Franklin D. Roosevelt (1882-1945) Scout Leader and US President. FDR was the first President to enter the White House with a Scout leader record. He was president of the Greater New York Councils of the Boy Scouts of America. In 1934 hundreds of thousands of Scouts assembled to hear President Roosevelt's broadcast appealing for help for the needy. In response, Scouts contributed by collecting nearly 2 million articles of clothing, household furnishings, and other articles for needy families.
Boy Scouts of America honored FDR for his noteworthy service to the nation's youth by awarding him the Silver Buffalo, the highest award in scouting.
When FDR died in 1945, he had a record of 24 years' service in Scouting. FDR was also the most famous stamp collector in the United States. At least nine US postage stamps have been issued for FDR.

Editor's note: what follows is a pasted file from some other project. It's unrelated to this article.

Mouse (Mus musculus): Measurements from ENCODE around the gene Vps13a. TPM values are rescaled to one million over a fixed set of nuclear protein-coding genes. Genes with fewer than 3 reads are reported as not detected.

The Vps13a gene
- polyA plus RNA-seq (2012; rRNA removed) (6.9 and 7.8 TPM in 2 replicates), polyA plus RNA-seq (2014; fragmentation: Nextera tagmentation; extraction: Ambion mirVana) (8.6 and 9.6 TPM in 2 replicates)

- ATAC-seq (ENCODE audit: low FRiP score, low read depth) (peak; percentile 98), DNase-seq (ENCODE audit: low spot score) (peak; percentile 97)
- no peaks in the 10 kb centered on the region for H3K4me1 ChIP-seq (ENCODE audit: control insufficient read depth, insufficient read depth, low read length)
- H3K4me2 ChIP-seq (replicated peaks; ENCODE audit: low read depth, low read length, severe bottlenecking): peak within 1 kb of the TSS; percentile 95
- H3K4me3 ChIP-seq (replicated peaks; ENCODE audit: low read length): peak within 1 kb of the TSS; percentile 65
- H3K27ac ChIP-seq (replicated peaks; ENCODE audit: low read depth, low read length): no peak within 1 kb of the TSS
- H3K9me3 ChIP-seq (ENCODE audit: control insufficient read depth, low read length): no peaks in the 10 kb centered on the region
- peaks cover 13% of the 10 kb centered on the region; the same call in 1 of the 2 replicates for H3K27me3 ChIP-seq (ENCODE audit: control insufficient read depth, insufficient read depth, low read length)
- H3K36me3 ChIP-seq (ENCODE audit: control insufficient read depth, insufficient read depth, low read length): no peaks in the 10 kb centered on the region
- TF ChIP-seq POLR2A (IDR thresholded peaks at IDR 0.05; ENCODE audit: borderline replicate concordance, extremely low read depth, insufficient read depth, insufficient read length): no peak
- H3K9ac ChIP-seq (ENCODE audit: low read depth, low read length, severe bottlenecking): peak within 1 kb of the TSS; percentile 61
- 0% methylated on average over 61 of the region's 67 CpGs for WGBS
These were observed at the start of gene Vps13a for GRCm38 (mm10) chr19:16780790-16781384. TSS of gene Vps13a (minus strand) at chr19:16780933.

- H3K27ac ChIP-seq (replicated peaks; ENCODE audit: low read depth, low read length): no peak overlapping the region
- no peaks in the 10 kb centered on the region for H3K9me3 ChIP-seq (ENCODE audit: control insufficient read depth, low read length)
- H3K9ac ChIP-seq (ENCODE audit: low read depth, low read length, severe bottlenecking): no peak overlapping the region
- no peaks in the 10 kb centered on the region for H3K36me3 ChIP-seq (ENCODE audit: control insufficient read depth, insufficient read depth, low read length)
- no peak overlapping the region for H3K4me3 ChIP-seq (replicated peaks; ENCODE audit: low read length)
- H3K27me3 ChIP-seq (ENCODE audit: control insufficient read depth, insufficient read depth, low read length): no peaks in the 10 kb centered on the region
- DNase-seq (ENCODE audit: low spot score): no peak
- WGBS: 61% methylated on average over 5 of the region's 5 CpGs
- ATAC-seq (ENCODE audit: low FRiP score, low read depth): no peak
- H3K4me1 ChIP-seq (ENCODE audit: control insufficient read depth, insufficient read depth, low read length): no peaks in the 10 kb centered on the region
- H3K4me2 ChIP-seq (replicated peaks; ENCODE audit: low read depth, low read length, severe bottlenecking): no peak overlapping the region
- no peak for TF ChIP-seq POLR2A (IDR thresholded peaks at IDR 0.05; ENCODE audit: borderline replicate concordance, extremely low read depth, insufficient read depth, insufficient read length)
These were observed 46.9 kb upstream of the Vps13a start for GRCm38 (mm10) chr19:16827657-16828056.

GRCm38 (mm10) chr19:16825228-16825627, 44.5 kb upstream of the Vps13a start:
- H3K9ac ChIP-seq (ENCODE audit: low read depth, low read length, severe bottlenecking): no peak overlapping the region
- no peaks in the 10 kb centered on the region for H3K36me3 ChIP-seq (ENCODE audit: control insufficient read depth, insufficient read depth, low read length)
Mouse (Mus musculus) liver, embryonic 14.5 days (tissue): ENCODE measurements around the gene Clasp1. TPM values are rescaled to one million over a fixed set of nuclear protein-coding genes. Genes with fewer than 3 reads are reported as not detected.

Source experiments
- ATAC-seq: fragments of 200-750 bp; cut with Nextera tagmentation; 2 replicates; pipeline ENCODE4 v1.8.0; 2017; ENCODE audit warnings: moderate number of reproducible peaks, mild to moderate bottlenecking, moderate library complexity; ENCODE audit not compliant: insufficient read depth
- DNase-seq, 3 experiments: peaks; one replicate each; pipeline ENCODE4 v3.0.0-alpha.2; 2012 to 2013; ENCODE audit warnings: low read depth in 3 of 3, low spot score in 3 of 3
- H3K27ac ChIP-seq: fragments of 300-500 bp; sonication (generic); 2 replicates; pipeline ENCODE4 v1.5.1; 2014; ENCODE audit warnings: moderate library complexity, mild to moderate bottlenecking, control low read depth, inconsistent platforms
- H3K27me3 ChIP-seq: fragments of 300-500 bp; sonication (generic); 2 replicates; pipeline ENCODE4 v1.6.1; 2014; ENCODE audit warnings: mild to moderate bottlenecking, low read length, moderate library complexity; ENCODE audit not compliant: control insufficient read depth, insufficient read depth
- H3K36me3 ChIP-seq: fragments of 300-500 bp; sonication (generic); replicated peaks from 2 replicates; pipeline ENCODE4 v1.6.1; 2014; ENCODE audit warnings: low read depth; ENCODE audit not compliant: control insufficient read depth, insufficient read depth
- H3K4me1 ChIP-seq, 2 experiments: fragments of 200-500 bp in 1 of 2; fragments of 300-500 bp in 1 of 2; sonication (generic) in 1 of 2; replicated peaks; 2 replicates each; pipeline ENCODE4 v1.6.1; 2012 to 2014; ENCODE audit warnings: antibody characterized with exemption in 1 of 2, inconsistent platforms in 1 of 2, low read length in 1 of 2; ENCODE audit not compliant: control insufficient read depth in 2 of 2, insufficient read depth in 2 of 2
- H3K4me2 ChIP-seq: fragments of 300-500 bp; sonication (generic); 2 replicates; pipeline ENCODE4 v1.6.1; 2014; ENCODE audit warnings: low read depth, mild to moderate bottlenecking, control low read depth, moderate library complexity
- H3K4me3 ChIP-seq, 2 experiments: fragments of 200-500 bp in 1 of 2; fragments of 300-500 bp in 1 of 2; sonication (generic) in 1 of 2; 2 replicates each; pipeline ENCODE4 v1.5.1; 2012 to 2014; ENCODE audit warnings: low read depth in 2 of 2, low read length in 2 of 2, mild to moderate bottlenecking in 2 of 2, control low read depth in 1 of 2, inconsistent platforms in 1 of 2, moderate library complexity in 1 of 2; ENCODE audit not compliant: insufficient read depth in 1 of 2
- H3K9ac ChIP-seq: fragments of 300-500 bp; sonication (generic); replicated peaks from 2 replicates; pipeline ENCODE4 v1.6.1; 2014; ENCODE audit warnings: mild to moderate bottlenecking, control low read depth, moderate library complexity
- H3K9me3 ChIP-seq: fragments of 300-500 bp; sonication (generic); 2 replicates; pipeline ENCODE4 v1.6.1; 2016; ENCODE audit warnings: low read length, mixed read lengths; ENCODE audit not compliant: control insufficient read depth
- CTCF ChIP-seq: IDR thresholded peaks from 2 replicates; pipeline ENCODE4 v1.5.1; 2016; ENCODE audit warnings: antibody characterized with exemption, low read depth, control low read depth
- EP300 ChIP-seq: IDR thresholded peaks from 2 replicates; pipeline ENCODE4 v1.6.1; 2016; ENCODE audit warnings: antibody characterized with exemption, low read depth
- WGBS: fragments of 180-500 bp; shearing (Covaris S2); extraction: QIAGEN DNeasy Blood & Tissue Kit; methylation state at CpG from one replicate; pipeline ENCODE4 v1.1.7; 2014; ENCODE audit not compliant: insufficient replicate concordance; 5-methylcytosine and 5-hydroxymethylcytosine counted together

"As one who has been interested in Scouting over many years it has been most heartening to have so many evidences of the practical values of Scout training. We must remember that next to active military service itself, there is no higher opportunity for serving our country than helping youth to carry on in their efforts to make themselves physically strong, mentally awake, and morally straight, and prepared to help their country to the full in time of war, as well as in time of peace. We must make sure that those volunteer agencies which are supplementing the church, the home, and the school by providing programs that will help equip the present generation to cope with life problems in the difficult days ahead are maintained to their maximum capacity and effectiveness." - President Roosevelt
"Stamp Collecting dispels boredom, enlarges our vision, broadens our knowledge, makes us better citizens and in innumerable ways, enriches our lives" - President Roosevelt